Our Gulag Girl was a Georgian guide (the English-speaking one wasn’t available) – so whatever she said had to be translated by Nino. Nino’s translations were much longer than the rather short pronouncements by Gulag Girl – I suspect Nino was giving us a much fuller picture…I think GG also realised this and began to interrupt Nino’s translations when she thought she might be providing additional info. At one point, S and I had to avoid all eye contact with each other lest we burst out laughing…might really get caned for that.

In our accelerated breeze through the museum, trying to keep up with GG, there were some key takeaways :

  1. The young Stalin was very handsome (we commented on this, Nino translated and I think I saw a very vague trace of a smile from GG) – and not so much when older, when he acquired that hairstyle that seemed de rigeur for communist leaders and/or dictators. Sidenote: the young Lenin looked like Leonardo di Caprio.
  2. Stalin started out with ideals that were good, and for a while was a priest…but somewhere along the way he became a ruthless dictator, responsible for the deaths of millions (including some of his closest compatriots), feared by even his own people. Interestingly, Nino said there now was a ‘new view’ that he may not have known about these deaths and so he may not have been as bad as everyone thought (!)…
  3. The museum felt more like a shrine or monument, and the descriptions we heard a bit too sympathetic. There still are many Stalin supporters in Gori from the sound of it – when a statue of Stalin was removed recently by the authorities, they had to do it at night. Apparently there was much shock and horror especially among the older Gori-ans when they woke up the next morning; the statue now stands outside the museum.

Outside the museum, Stalin’s (bullet proof) train carriage had been preserved, as had the house in which he’d been born – the very modest little house (in which Stalin’s family occupied just one room) was now cocooned within a mausoleum-like marble structure. Bit of trivia courtesy Nino – Stalin was always seen in formal clothes and long sleeves, often with his left hand inside a pocket – to hide the fact that his left arm was shorter than the right, and his left hand deformed – a result of a childhood game of ‘chicken’ gone wrong; this game involved lying down on the road as horse carriages approached, then moving away at the very last minute.

Uplistsikhe – not quite Coober Pedy

Uplistsikhe, or Fortress of the Lord, the 4,000 year old cave town was a thriving political

The prison-well

and pagan centre for about 3,000 years – till Christianity came along, and towns like Mtskheta and Tbilisi gained prominence. It was home to about 20,000 people and had pretty much everything  – from a pagan temple, and later a church, to an apothecary, a bakery and a prison. The prison was a well-like structure with a covering at ground level – and was located near what seemed to be the main thoroughfare (a rocky path actually); this was designed for maximum humiliation, for as the residents walked past they could peer in and see the prisoner – and hurl insults (or whatever else they wished) at him. I couldn’t help but feel sorry for the prisoner…quite poor thing.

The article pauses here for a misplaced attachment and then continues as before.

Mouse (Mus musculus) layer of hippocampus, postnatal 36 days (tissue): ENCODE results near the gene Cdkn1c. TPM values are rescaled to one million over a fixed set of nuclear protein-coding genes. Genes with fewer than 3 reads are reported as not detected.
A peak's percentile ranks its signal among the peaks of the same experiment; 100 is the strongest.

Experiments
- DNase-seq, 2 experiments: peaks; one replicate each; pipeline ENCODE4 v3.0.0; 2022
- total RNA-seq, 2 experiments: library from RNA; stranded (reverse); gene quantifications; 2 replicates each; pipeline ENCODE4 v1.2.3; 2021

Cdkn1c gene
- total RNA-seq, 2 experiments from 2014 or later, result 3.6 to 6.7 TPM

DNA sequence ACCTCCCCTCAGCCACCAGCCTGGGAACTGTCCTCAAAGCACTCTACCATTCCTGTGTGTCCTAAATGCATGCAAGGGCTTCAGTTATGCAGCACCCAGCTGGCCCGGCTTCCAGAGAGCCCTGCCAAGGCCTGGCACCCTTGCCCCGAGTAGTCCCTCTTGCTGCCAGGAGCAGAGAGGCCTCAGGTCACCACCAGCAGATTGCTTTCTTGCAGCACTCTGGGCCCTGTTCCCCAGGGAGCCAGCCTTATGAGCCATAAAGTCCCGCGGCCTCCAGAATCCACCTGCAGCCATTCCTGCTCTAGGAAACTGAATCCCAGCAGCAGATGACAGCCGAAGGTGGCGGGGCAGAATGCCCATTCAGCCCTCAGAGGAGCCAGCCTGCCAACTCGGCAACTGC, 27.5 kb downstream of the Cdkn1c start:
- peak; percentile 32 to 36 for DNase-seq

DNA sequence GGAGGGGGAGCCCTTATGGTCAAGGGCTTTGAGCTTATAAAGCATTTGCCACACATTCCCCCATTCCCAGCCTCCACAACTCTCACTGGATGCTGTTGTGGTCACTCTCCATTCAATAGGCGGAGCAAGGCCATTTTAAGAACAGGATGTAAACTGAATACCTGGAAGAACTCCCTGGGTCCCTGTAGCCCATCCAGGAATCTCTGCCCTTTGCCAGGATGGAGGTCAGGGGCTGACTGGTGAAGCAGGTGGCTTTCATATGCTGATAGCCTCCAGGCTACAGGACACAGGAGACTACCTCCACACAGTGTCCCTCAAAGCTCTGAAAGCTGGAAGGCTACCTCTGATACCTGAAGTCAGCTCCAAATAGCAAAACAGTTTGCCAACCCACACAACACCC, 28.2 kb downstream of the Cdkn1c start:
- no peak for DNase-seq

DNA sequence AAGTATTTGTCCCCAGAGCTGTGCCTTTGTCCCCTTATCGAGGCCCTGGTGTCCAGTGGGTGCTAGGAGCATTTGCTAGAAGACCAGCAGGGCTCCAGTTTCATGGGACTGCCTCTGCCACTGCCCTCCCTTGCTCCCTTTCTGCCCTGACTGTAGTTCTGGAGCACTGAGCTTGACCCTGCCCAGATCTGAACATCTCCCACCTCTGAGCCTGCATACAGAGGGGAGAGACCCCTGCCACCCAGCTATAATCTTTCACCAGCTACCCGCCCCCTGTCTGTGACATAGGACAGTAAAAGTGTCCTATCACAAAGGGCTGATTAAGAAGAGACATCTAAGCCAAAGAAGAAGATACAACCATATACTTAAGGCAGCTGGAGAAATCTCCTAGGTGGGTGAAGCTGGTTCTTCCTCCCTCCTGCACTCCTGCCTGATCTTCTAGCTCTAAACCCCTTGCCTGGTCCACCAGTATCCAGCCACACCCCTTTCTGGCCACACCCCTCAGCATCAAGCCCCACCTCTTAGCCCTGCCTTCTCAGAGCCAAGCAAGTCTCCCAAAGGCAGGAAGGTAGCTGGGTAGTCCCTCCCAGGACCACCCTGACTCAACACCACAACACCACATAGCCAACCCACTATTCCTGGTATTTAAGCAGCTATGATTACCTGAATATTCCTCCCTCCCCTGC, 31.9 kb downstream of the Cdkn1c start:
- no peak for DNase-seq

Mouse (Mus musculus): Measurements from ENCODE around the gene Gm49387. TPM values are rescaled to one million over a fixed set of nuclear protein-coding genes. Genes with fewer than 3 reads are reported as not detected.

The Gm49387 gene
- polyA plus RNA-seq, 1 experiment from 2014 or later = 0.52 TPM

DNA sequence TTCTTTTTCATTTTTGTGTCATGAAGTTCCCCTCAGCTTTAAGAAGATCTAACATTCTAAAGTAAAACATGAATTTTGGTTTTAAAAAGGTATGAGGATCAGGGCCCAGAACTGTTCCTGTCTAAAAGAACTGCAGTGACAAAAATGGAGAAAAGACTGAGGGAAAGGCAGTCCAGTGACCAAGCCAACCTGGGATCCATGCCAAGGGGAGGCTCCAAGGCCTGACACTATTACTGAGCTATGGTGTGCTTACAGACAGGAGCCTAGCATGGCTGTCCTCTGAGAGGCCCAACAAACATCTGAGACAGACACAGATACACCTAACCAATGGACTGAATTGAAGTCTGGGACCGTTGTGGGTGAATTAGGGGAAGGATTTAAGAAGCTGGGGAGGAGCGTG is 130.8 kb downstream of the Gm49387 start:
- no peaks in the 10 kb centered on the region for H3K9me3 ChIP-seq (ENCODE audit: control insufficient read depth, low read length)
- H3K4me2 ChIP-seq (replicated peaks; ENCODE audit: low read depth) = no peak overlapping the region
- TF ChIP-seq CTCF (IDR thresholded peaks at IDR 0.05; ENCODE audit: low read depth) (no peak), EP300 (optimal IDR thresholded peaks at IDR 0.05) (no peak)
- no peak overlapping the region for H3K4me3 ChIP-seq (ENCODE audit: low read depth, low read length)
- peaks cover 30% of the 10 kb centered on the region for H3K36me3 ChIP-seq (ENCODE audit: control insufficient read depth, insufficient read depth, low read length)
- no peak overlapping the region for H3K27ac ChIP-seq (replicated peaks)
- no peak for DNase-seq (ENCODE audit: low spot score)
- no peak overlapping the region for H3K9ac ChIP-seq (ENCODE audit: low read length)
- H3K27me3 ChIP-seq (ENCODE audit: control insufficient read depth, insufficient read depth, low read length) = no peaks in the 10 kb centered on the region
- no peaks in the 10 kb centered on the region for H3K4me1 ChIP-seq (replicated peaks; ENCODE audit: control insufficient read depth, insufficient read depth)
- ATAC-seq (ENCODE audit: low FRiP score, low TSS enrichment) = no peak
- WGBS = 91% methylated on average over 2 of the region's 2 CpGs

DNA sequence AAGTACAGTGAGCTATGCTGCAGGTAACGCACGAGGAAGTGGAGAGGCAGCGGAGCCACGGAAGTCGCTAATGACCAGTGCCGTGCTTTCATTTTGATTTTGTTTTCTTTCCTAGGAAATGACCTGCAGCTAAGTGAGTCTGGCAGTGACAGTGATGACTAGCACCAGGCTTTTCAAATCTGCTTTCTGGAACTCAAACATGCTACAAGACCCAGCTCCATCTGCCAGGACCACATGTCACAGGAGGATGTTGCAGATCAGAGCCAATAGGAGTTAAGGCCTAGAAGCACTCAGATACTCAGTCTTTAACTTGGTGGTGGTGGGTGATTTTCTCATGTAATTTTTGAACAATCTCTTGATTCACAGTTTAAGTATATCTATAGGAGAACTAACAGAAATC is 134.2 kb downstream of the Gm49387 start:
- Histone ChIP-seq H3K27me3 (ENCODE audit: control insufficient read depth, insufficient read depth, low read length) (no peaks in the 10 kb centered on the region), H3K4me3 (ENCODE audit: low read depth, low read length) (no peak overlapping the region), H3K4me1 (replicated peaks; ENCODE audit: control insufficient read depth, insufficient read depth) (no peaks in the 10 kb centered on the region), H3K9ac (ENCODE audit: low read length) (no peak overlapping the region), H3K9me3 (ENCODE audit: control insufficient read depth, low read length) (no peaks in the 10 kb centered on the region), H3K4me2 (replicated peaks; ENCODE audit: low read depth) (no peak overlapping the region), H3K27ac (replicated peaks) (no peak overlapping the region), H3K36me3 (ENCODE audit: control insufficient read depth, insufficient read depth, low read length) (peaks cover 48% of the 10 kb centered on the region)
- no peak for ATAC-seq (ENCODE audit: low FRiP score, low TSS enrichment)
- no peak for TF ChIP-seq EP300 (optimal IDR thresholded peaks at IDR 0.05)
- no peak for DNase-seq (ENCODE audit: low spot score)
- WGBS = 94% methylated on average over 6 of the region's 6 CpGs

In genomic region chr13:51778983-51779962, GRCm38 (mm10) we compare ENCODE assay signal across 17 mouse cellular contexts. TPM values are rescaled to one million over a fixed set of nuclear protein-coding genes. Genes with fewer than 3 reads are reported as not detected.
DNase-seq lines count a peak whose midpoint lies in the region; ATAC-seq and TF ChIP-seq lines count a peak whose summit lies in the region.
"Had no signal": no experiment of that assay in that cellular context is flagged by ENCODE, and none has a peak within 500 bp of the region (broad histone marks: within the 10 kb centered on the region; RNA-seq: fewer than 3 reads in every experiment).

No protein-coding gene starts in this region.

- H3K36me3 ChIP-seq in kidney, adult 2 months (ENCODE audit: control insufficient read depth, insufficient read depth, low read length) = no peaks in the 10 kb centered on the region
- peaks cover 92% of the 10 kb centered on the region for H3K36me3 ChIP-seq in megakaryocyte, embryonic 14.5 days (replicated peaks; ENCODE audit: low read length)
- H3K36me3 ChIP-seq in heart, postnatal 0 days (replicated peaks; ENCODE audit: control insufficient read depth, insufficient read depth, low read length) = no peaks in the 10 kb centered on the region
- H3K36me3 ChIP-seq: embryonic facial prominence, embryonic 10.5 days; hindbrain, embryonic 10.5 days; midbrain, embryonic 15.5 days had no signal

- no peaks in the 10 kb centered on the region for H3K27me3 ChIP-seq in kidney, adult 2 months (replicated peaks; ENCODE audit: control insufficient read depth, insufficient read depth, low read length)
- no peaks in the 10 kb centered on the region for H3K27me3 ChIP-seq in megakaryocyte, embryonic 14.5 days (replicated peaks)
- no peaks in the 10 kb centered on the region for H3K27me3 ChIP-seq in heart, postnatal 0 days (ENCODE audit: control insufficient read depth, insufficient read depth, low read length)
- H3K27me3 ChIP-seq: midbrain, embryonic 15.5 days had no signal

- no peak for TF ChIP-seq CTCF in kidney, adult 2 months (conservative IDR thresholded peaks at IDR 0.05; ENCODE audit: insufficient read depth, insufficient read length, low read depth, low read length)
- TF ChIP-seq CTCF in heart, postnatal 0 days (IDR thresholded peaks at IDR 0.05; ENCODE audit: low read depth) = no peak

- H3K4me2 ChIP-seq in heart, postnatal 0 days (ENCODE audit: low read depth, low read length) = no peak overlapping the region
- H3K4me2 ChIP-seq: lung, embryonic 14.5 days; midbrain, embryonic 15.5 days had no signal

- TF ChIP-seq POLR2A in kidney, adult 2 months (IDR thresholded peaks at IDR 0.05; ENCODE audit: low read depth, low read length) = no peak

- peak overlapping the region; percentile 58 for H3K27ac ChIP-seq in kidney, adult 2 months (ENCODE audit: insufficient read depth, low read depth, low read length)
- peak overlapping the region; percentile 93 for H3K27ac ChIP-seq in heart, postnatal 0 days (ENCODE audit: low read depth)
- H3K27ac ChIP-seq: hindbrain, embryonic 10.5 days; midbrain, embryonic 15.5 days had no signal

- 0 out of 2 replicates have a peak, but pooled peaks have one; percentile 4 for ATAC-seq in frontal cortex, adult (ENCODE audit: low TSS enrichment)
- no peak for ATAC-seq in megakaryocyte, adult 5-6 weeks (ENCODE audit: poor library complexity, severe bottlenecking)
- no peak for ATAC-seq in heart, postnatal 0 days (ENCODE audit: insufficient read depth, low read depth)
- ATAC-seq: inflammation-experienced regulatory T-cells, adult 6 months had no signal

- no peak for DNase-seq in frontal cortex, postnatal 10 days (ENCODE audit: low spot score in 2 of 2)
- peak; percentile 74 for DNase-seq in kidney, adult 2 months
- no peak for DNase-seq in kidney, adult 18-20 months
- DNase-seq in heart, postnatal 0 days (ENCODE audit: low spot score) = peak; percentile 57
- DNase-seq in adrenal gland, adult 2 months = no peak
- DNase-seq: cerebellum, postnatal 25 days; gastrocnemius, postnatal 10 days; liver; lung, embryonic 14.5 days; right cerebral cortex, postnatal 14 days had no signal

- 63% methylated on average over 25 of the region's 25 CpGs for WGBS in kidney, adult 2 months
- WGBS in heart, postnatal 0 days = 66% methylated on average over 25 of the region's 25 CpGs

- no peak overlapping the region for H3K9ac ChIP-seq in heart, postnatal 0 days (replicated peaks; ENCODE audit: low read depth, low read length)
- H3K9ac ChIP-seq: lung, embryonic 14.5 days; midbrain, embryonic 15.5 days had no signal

As we manoeuvred the rocky paths, we heard…Malayalam…a family of four was ahead of us. The son, probably about 12 or so, was Not Happy. Long story short, he wanted to see the “secret tunnel”, that was the “only reason” he’d agreed to come to “this place”, and now they’re not seeing the tunnel. Mum pretty much said “no tunnel funnel business” (I paraphrase) and boy just stopped short of running away from them – it was a narrow path between boulders, and there was not much space to run.

We eventually got to the ‘secret tunnel’ – it probably was the easiest bit of Uplistsikhe to navigate as it had proper stairs and rails. Nino pointed out the original stone ‘steps’ (it’s a bit of a stretch to call them steps actually…they just looked like some slight undulations in the wall of the tunnel). The tunnel was used to get to the river – I can’t imagine the townspeople walking down that sleep slope, let alone walking up again with their water. But then that’s me – gradient-phobic. I did feel bad for the little Mallu boy – I guess mum didn’t realise that this was an easier way out of Uplistsikhe, compared to the way we (and I assume they) had entered, which involved some uphill stuff on the rocks.

There are stairs, and then there are stairs

It was back to Tbilisi after this. On the way, we passed some neat rows of red-roofed houses – a refugee settlement, Nino informed us. After the 080808 war with Russia over the South Ossetian region, many Georgians in South Ossetia fled to Georgia to escape the ‘ethnic cleansing’ that was part of this war (yes, a mere 10 years ago). The Tserovani settlement was built to house about 30,000 of them. We passed the junction to the autonomous South Ossetia, with the Georgian checkpoint easily visible, and the Ossetian watchtower on the Ossetian border not far away.

As we got to Tbilisi, we happened to ask Nino about Georgian dancing and if we might catch a performance. A few phone calls later, and after checking that we had something presentable to wear, she got us a dinner reservation for tomorrow, at the Tsiskvili, a restaurant which had nightly performances.

It’s been a long day and we were both quite tired. So dinner was a quick affair at the lounge (conveniently located just opposite our room) before shower and bed …